Woolly mammoths died off 4,000 years ago from isolation and extreme weather, study suggests

Researchers also believe that mammoths may have gone extinct after being cut off on an island during a global warming event.

Bones can talk.

Ask the scientists from the University of Helsinki and the Russian Academy of Sciences studied the bones and teeth from mammoths that lived in Northern Siberia, Alaska, the Yukon and the Wrangel Island. They looked at the isotope compositions of carbon, nitrogen, sulfur and strontium from the mammoth's bones that were 40,000 to 4,000 years ago.

The purpose of looking at the bones was to find out the reasons for the mammoth's extinction.

A statue of woolly mammoth at the Royal BC Museum in Victoria in Canada. image credit: Wikipedia

A statue of a woolly mammoth at the Royal BC Museum in Victoria, Canada. image credit: Wikipedia

They wanted to find out if there were any changes in diet, their habitats or in their environments that ultimately resulting in their deaths. The researchers found that there were no changes in the Wrangel Island mammoths’ isotope compositions, which meant they had stable and favourable living conditions.

On the other hand, the results from both the woolly mammoths from the Ukrainian-Russian plains and from St Paul Island in Alaska showed changes in their isotopic composition. This meant that there were changes in their environment shortly before they became locally extinct.

Map showing the locations of mammoth discussed in the study. image credit: Arppe et al/Quaternary Science Reviews

Map showing the locations of mammoth discussed in the study. image credit: Arppe et al/Quaternary Science Reviews

The researchers also found that the carbonate carbon isotope values showed a difference in the fats and carbohydrates in the diets of the Island mammoths and their Siberian counterparts.

"We think this reflects the tendency of Siberian mammoths to rely on their reserves of fat to survive through the extremely harsh ice age winters, while Wrangel mammoths, living in milder conditions, simply didn’t need to,” Dr Laura Arppe from the Finnish Museum of Natural History Luomus, University of Helsinki said in a press release.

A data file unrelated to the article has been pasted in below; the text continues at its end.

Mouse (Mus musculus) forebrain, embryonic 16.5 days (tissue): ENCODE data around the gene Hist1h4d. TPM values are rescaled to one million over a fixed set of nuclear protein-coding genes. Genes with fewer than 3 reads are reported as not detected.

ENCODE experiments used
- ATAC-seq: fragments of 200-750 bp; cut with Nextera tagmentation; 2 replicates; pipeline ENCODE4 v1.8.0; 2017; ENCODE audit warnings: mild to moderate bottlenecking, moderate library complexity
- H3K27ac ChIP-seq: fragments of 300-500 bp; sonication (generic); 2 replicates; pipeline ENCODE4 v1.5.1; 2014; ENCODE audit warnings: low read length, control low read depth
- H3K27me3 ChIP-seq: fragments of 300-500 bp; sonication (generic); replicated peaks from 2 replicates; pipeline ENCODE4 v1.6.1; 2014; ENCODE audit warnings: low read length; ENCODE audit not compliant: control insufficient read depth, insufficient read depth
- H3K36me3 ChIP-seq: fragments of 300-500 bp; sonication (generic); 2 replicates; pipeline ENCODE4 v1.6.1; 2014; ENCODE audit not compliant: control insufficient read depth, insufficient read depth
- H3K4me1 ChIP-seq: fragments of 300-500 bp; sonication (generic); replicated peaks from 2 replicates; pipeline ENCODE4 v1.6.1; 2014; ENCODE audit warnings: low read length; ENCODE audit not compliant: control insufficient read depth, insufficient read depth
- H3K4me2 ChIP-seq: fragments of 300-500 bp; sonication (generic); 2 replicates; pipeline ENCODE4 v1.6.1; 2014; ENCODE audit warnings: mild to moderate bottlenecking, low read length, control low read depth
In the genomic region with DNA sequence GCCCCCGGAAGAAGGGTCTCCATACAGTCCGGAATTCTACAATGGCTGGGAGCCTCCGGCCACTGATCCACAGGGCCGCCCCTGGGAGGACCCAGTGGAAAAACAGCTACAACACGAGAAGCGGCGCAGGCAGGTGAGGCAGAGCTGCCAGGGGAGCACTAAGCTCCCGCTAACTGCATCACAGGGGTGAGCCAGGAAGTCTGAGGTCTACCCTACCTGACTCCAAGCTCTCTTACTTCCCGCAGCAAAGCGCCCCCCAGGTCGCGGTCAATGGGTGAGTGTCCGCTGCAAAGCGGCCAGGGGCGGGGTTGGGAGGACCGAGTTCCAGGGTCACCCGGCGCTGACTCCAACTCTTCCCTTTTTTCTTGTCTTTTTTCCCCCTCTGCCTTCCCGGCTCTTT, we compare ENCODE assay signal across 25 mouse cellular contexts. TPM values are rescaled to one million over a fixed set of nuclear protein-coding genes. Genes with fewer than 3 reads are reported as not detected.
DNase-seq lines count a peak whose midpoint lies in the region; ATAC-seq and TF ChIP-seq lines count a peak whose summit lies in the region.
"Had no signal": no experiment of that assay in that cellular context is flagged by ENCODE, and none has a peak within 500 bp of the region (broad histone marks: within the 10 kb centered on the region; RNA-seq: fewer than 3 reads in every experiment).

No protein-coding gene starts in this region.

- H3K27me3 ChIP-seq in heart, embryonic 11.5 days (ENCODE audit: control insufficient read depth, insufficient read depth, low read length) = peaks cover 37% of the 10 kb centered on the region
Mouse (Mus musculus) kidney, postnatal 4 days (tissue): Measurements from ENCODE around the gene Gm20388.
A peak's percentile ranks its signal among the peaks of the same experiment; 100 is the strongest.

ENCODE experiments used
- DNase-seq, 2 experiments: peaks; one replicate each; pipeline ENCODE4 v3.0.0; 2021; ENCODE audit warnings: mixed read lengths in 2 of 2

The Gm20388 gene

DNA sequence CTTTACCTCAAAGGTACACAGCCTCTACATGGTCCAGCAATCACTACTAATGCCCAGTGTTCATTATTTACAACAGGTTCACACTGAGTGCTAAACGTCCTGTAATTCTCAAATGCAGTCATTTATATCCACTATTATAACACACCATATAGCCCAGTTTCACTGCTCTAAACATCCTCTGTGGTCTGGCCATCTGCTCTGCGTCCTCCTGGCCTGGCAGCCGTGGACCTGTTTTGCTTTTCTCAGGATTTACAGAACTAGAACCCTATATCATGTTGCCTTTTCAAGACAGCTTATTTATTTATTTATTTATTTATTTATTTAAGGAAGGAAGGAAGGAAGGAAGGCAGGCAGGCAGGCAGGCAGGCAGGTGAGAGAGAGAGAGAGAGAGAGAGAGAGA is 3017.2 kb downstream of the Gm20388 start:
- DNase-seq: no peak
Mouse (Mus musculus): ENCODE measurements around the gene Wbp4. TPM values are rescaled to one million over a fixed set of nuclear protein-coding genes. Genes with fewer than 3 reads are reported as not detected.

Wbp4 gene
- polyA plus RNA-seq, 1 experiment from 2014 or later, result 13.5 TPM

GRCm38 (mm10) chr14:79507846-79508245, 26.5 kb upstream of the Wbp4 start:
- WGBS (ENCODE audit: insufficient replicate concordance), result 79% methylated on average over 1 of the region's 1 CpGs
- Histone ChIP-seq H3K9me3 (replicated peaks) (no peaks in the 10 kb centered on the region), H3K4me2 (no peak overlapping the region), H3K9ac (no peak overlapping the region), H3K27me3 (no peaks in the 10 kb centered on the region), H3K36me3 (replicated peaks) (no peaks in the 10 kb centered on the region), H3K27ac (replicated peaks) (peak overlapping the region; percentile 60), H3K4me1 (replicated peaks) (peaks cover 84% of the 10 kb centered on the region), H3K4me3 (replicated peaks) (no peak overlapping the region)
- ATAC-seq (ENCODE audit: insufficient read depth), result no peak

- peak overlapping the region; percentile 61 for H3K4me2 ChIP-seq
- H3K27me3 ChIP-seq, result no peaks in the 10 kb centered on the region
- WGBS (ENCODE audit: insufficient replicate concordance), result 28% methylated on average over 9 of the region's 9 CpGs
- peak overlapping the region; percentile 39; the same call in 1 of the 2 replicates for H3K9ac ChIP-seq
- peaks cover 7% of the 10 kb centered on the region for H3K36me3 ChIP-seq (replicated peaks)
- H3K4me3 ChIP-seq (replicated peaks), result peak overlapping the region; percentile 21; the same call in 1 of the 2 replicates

The island mammoth’s bones had levels of sulfur and strontium that suggested the weathering of bedrock intensified toward the end of their existence. This may have affected the quality of the mammoths’ drinking water.

Another aspect that could have affected their population would be a short term event like extreme weather.  Professor Hervé Bocherens from the Senckenberg Center for Human Evolution and Palaeoenvironment at the University of Tübingen, a co-author of the study said in a press release “It’s easy to imagine that the population, perhaps already weakened by genetic deterioration and drinking water quality issues could have succumbed after something like an extreme weather event.”

A mammoth tooth on the riverbank on Wrangel Island. image credit: JUHA KARHU

A mammoth tooth on the riverbank on Wrangel Island. image credit: JUHA KARHU

The researchers also believe that one of the reasons the mammoths went extinct was because they were isolated on the island during a global warming event. The rise in water levels cut them off from the mainland. Even then, the island mammoths lived for 7000 years.

Another reason could be the spread of human beings. Even though the earliest archaeological evidence of humans on the island only date to a few years back and the chance that they hunted the mammoths are small, the researchers are not ruling this out.

The findings from the study have been published in the journal Quaternary Science Reviews.

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